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eSymposia | Tissue Plasticity: Preservation and Alteration of Cellular Identity


Cell fate coordinates mechano-osmotic forces in intestinal crypt morphogenesis


Oct 5, 2020 12:00am ‐ Oct 5, 2020 12:00am

Description

Cell fate coordinates mechano-osmotic forces in intestinal crypt morphogenesis Qiutan Yang1†*, Shi-Lei Xue2†, Chii Jou Chan3, Markus Rempfler1, Dario Vischi1, Francisca Mauer Gutierrez1, Takashi Hiiragi3, Edouard Hannezo2*, Prisca Liberali1,4* 1Friedrich Miescher Institute for Biomedical Research (FMI), Maulbeerstrasse 66, 4058 Basel, Switzerland 2Institute of Science and Technology Austria, Am Campus 1, 3400 Klosterneuburg, Austria 3European Molecular Biology Laboratory, Meyerhofstrasse 1, 69117 Heidelberg, Germany 4University of Basel. Petersplatz 1, 4001 Basel, Switzerland †These authors contributed equally: Qiutan Yang, ShiLei Xue * Correspondence to: prisca.liberali@fmi.ch ; edouard.hannezo@ist.ac.at; qiutan.yang@fmi.ch Abstract: Various tissues in 3D organoid culture form structures that recapitulate the in vivo organ morphologies and lead to organotypic functionalities. Intestinal organoids derived from single cells are able to pattern a crypt-villus domain and undergo crypt morphogenesis without the support from mesenchymal cells. However, the nature and coordination of forces driving organoid morphogenesis remains poorly characterized. Through light-sheet microscopy and large-scale imaging quantification, we demonstrate that, in mouse intestinal organoid development, crypt formation coincides with stark lumen volume reduction. We develop a 3D biophysical model of two-domain organoids, to computationally screen different mechanical scenarios of crypt morphogenesis. Combining this with live-imaging data as well as multiple mechanical perturbations, we show that actomyosin-driven crypt apical contraction and villus basal tension work synergistically with lumen volume reduction to drive crypt morphogenesis, and demonstrate in particular the existence of a critical point in differential tensions above which crypt morphology becomes robust to volume changes. Finally, we identified by single-cell RNA sequencing, and validated by pharmacological perturbations, that sodium/glucose cotransporter specific to differentiated enterocytes modulate lumen volume reduction via cell swelling in villus region. Altogether, our study uncovers the cellular basis of how fate modulates osmotic and actomyosin forces to coordinate robust morphogenesis and discuss the generality of these findings in vivo.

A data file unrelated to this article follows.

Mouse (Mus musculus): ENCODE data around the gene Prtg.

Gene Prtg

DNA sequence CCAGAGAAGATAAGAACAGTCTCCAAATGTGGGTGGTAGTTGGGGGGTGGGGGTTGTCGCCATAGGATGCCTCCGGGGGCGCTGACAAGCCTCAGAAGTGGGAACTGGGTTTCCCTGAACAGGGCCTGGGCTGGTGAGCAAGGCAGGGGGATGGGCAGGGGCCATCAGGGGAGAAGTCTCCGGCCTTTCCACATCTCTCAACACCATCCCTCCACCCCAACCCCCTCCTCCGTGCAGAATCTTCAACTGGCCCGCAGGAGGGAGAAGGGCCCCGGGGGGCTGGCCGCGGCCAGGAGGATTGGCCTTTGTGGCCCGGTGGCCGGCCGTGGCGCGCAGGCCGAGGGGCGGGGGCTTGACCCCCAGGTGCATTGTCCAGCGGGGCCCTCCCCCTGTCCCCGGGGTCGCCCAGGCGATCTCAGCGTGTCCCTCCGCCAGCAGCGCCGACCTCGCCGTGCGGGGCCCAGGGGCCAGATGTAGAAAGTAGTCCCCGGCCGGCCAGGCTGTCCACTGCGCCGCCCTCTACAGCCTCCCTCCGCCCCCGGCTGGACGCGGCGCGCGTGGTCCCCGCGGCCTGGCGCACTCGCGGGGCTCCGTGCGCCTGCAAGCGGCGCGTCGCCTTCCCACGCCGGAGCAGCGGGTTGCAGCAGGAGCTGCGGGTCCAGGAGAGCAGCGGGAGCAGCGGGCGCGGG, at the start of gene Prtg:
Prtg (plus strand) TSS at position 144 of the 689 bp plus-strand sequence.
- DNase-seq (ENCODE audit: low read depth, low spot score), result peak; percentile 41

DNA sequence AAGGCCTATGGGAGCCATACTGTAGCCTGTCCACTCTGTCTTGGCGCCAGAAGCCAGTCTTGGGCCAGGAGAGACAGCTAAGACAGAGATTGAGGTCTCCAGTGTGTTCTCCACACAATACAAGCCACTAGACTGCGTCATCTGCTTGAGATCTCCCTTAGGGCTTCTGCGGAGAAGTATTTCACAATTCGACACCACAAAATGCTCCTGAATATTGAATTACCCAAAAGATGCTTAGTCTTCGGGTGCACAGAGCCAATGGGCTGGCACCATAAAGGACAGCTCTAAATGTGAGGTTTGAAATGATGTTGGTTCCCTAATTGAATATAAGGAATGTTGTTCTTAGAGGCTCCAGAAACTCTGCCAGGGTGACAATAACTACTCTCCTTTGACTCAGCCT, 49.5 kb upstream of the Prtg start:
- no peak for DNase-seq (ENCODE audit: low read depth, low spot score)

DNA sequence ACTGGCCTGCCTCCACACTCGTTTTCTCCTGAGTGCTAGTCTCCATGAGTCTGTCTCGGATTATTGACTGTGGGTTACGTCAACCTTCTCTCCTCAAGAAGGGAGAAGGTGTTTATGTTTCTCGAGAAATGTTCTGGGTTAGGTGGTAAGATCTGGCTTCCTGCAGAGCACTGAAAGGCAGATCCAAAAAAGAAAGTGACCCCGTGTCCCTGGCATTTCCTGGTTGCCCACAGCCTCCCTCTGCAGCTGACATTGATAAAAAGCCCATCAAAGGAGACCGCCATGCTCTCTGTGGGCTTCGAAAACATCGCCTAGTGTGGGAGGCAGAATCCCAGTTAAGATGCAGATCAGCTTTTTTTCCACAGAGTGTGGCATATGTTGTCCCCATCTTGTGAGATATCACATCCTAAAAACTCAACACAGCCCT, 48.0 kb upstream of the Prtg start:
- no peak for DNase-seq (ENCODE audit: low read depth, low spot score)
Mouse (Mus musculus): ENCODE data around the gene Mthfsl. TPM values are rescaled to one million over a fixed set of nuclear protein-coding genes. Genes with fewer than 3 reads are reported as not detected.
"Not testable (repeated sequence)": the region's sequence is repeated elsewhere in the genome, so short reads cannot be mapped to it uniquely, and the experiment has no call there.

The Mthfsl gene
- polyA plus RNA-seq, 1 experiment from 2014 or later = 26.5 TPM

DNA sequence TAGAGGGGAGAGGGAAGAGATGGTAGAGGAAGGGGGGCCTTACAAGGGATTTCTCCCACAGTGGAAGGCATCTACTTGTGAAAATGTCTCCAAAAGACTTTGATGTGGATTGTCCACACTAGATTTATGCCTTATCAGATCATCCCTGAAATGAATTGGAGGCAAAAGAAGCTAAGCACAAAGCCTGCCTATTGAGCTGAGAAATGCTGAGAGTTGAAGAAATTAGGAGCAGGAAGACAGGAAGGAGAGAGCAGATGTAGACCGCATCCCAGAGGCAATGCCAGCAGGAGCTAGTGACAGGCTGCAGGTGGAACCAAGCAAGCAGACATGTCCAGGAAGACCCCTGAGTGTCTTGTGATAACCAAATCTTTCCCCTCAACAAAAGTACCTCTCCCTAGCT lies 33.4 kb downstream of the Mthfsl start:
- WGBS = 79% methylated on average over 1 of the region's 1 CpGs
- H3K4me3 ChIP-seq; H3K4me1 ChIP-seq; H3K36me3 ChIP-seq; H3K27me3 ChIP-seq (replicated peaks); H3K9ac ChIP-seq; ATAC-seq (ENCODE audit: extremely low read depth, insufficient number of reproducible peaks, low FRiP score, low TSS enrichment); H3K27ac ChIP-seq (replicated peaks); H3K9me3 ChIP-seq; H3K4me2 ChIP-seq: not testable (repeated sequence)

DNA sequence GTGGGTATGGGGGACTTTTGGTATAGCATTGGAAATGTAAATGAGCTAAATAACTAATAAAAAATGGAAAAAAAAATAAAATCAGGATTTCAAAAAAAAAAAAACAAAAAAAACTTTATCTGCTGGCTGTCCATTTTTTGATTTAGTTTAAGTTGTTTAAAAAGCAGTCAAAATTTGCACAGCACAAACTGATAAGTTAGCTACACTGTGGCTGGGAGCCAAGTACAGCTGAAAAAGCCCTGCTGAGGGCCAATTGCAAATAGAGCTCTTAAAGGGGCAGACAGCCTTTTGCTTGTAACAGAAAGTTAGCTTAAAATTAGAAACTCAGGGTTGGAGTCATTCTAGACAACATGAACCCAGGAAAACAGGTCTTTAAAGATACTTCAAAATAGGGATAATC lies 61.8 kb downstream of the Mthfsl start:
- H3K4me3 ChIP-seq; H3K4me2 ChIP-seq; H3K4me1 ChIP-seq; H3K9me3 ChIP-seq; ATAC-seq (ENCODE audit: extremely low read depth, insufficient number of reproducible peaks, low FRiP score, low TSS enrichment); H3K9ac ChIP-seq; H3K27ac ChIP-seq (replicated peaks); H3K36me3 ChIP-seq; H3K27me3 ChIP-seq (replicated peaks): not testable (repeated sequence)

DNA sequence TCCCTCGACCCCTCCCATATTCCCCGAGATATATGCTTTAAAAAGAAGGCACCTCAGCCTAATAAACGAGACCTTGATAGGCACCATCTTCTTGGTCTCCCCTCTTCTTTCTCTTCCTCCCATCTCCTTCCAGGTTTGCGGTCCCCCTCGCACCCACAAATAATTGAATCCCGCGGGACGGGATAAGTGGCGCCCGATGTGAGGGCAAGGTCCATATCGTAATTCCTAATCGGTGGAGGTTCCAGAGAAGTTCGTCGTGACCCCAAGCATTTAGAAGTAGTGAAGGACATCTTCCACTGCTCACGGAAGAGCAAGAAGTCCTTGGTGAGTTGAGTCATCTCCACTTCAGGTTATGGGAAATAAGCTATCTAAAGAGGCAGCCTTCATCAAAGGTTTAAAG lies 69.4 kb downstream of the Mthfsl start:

Speaker(s):

  • Qiutan Yang, PhD, Friedrich Miescher Institut for Biomedical Research

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